Some of the leather and thread manufacturers that we have great rapport over the years have been forced to close down, it is getting harder to maintain the quality of materials.
It has become almost impossible to get high quality Kurozan leather which has profound bumps and recesses to the touch.
Black Wagyu(=Japanese cow) used the common source of leather in the past for Japanese tanneries, however, modern day demand for marbled beef has caused newer feeding methods creating fatter livestocks which weakens the skin and produces weak leather.
This makes it hard to make patterns like Kikko, which needs densely pack holes to stitch.
(It is hard to obtain good quality leather in Japan.)
-What points are persistent in making "SENKO" Do-mune?
Senko：There are too many that I can’t put into words, I would always focus on making the Shokko(=Color patterns of Do-mune) to have a 3-dimensional feel.
Oversea made Do-mune are made with the inner layers are stuck together using special glues which over hardens to the point that needles cannot penetrate the layers.
For me, I would compress the layers by stitching the layers compactly to its limit while creating the desired patterns.
This creates a very pop out look for the Do-mune which does not deteriorate over decades of use.
I believe the user will feel the difference is obvious when used.
Another point is the part where the Komune(=小胸) contacts the Herikawa(=縁革) where the width is different.
It is where the mune is attached to the dou-dai, thus the width is as narrow as it can be to allow the mune to fit the dou-dai’s curve just right.
Recent years sees the trend of broadening this part of the Do-mune which causes the Do to look a bit off.
This is one of the points we insist on in our "SENKO" Do-mune.
(Stonishing Shokko that pops out)
-What is the hardest part of making Do-mune?
Senko：As leather is made of living things, it is important to understand its elasticity and thickness before knowing how to cut it.
Thickness is not uniform throughout the leather, so are the elasticity in different parts as well.
We process the leather and stitch them with these thoughts in mind which are unreproducible using machines.
It is due to these techniques that we are greatly supported by our customers and stores that stocks our products.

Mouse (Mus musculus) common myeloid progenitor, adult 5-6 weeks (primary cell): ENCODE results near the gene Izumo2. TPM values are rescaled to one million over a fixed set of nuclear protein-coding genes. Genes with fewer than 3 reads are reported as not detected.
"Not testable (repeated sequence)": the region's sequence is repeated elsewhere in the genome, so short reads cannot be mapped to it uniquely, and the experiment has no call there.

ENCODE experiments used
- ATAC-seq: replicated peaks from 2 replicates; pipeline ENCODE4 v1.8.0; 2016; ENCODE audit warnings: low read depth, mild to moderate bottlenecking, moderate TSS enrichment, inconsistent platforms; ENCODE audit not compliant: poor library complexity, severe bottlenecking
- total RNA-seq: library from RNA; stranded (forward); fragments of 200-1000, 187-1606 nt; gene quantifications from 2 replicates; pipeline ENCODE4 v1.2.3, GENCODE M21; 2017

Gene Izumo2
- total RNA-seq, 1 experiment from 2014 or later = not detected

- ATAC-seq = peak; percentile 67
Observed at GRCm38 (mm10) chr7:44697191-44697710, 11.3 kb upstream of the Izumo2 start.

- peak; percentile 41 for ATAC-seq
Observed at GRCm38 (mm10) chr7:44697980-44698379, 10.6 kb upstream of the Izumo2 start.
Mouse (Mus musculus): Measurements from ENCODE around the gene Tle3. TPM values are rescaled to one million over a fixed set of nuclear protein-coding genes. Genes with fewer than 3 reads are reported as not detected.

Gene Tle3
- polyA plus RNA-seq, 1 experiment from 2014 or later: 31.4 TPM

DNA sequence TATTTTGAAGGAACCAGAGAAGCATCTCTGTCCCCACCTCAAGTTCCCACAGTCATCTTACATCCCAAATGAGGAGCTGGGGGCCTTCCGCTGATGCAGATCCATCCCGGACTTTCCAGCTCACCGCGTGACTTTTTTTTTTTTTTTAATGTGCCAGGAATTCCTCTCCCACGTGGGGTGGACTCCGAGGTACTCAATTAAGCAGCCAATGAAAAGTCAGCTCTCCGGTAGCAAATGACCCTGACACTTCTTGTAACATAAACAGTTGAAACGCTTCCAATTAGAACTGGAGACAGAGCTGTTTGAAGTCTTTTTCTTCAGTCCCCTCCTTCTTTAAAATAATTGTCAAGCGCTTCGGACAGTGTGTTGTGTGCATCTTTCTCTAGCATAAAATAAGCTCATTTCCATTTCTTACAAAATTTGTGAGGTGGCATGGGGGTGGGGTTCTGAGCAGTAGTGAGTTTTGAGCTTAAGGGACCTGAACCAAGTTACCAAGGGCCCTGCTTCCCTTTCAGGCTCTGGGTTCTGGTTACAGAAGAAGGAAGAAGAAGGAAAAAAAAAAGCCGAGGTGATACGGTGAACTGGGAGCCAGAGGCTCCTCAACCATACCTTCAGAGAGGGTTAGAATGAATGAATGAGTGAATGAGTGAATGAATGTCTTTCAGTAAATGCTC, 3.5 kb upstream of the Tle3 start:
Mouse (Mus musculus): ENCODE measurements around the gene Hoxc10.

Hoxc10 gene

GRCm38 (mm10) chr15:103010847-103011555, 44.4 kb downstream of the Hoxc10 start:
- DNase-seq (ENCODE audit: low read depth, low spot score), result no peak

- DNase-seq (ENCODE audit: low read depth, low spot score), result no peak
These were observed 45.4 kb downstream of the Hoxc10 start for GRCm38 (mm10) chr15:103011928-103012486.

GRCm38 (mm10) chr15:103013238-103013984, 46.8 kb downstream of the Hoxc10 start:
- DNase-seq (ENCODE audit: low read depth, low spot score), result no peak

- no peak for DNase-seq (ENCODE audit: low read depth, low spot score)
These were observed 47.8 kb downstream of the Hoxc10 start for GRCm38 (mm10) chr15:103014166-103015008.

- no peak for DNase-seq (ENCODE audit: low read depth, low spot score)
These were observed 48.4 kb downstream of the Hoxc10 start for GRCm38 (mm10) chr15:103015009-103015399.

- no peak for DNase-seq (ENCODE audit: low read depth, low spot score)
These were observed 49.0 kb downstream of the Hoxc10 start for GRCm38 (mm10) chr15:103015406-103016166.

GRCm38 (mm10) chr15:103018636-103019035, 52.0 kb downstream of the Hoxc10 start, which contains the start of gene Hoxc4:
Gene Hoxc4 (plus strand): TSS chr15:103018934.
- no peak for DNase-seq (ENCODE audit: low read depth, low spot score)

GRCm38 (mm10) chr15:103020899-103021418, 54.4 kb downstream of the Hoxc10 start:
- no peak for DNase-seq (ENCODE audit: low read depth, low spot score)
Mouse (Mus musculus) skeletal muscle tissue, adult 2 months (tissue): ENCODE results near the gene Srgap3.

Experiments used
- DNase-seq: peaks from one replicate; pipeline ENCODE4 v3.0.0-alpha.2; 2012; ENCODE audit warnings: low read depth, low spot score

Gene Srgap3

(The workshop where both brothers once sat together.)
-It is regrettable that Mr. Shigeru had passed away in the 28th year of Showa (2016 A.D.)
Senko：All of it happened so suddenly, it was devastating.
As we have reached old age, we were helping each other do what we can’t accomplish.
Now the work cannot be carried on anymore.
As we do not have a heir, in the end we made a painful butt firm decision to close down Sasaki Budougu.
There are still some Do-mune and Tsuba in stock with us, so we are holding a clearance sale.
Recently, we have a lot of visiting customers and received a lot of words of encouragement from all over Japan.
In fact, it is thanks to the mentioning of our situation in blogs that has drawn the attention of our supporters nationwide.
We are truly thankful for everyone’s support over the years.
(A relief made by a customer.)
-What is the issue you face regarding having a heir?
Senko：It is not just limited to Kendogu craftsmen but also the material makers, paint manufacturers and much more, who are facing the fate of closing down due to no heir to the business. Such case is getting too much to count.
As the craft is done by division and specialization of labour, once one business stops, other relevant businesses get affected too.
There are a lot of techniques and skills being lost as we speak, this is why I feel that the spread of information is very important.
Including myself, Japanese craftsmen has a strong characteristic where “I don’t want to talk too much about myself”.
To put it honestly, we do not know of any other ways to spread knowledge and information.
In the end, the brand proliferation of "SENKO" and the nurturing of its heir was too late.
Fortunately, we were able to garner support and understanding from all over the country.
We are now able preserve the knowledge and technique to the craft and also take care of the remaining stocks we have.
-Lastly, do you have any words for the "SENKO" fans?
Senko："SENKO" had the meaning to create beautiful things forever.
Although we are no longer able to create more Kendogu, but we feel great joy if the name "SENKO" remains in everyone’s heart.
We are really grateful for everyone’s patronage.